In 2001, Richard Wright was riding on the crest of a wave. The Ipswich Town goalkeeper was already an England international, winning his first cap against Malta the previous year. The Suffolk-born stopper was also carving out a reputation as a penalty saving specialist – the most sought-after trait of any aspiring goalkeeper's repertoire.
Saving from Darren Barnard to help Ipswich beat Barnsley in the Division One play-off final, Wright also kept out a spot kick on his international debut from David Carabott. For the 2000 European Championship, he was a non-playing member of the squad behind David Seaman and Nigel Martyn.
Already identified as the long-term successor to Seaman for England, Wright was soon called upon to be the heir to the four-time FA Cup winning 'keeper at club level, with Arsenal on the brink of signing him from boyhood club Ipswich.
At 12pm on 3 July, journalists were called to an announcement at Arsenal's London Colney training ground, on the assumption that Wright would be sealing his move to Highbury. What came to pass was the confirmation of one of the most memorable transfers in English football history, which is more than can be said for Wright – his career soon to become a distant memory.
Sol Campbell was a key figure at Spurs
Sol Campbell was not born to play for Tottenham Hotspur. Born in Plaistow with Jamaican parents and beginning his career with West Ham United, Campbell is hardly what can be regarded as born and bred on the Seven Sisters road.
In a Spurs team which for long periods of their 1990s existence in the Premier League languished near the bottom, flirted with relegation and rotated managers like Henry VIII interchanged wives, Campbell was the rock that held the rickety north London ship together.
Soon adopted by supporters as one of their own, Campbell became adored by the home faithful and regarded as a key figure in the Tottenham team, often becoming the hero of close shaves. In 1999, he became the first black captain to lift a major trophy at Wembley after League Cup victory over Leicester City.
A far cry from the running commentary that accompanies transfer stories every season, Campbell slipping into the final 12 months of his deal at Tottenham was not seen as the drama that now attaches itself to contractual uncertainty.
On several occasions, Campbell confirmed he would remain in north London, calming fears he would become the latest exponent of the Bosman ruling and leave for a domestic or European rival.
In May, he rejected a new contract after submitting a clause-laden £20m, three-year proposal to Tottenham, who with barely the backing of Premier League stability passed at their now heroic defenders unrealistic demands. "Ridiculous and unacceptable" was how then executive vice-chairman David Buchler described the negotiations.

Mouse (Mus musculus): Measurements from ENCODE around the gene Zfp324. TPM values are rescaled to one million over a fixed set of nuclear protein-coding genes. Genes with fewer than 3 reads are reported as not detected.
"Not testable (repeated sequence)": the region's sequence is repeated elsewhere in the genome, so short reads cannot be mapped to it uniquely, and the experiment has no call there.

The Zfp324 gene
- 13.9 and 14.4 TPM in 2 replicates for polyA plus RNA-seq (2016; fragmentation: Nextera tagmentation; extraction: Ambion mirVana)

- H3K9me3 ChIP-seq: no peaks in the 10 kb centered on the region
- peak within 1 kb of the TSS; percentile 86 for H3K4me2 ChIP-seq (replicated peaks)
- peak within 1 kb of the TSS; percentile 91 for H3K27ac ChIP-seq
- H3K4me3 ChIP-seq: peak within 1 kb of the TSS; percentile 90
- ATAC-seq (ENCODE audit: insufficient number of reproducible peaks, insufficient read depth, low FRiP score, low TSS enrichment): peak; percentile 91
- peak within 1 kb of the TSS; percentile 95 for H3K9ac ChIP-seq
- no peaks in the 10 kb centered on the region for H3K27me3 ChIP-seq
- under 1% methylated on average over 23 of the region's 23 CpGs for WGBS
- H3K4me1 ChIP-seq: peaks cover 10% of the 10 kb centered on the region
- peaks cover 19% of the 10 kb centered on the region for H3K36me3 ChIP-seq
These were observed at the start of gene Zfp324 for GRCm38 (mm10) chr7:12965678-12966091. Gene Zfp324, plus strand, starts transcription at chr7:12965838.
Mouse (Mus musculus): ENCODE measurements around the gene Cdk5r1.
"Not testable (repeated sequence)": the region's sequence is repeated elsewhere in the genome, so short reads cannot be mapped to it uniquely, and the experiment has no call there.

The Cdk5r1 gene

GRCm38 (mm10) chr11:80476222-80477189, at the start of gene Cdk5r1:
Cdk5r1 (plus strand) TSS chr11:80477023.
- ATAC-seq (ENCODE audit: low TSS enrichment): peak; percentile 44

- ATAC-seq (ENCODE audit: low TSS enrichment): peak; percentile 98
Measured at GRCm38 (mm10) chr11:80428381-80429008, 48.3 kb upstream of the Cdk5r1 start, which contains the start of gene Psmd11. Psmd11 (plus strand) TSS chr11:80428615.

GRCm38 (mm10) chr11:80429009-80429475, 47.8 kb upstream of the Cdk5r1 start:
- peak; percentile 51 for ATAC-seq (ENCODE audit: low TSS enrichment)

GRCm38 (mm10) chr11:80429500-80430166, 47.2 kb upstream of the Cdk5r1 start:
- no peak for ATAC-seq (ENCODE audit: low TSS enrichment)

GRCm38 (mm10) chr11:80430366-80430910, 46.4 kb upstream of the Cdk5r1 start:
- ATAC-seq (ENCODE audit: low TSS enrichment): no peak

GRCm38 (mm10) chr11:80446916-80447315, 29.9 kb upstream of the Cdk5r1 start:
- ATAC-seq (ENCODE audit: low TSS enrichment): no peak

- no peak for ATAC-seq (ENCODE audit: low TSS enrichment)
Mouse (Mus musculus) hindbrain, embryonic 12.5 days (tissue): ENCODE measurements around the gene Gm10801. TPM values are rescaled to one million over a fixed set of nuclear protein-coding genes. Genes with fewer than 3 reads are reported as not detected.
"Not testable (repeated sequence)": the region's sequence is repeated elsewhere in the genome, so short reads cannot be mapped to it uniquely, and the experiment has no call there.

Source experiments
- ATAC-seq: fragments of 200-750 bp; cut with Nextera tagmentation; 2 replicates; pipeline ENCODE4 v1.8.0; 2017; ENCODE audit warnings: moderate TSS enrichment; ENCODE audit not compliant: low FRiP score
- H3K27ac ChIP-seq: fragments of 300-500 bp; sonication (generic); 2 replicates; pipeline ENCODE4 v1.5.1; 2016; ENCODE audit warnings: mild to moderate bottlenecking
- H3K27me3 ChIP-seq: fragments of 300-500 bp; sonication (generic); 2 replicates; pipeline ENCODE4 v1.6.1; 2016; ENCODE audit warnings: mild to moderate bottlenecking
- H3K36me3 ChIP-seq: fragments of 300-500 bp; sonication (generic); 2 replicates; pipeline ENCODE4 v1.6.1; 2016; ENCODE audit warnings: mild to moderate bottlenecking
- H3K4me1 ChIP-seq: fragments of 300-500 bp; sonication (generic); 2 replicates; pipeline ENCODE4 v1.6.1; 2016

Worst nightmare for a Tottenham fan
But if Tottenham fans thought their worst fears had been realised with the imminent departure of their captain, now attracted by the lure of top tier European football, they were unprepared for the nightmare that would follow.
Though Barcelona, Chelsea, Liverpool and Real Madrid were among the clubs linked with Campbell, it would be arch rivals Arsenal who would secure the deal, confirming the agreement days after the official opening of the transfer window for a pittance.
Despite the era of the mercenary footballer having only just begun, Campbell was immediately labelled as the acquisitive player of his time in the view of the media and fans across the country. In the eyes of Spurs fans, he was simply known as Judas.
The salt would be kneaded into the wound over the next five years of Campbell's first spell at Arsenal, where after he lived under rations of success at White Hart Lane, platefuls of silverware came his way. Two Premier League titles, three FA Cups and a Champions League final appearances were the results of his labours.
Campbell's move across north London still festers within Spurs fans and have been expressed in a distasteful manner that goes beyond the realm of football. Four fans were banned from all football grounds in England and Wales after chanting songs that included homophobic references towards the player.
Football fans have the longest of memories and the eventsof 3 July and what followed, though Mo Johnston and Luis Figo may disagree, make the agreement among the most infamous in the history of the game.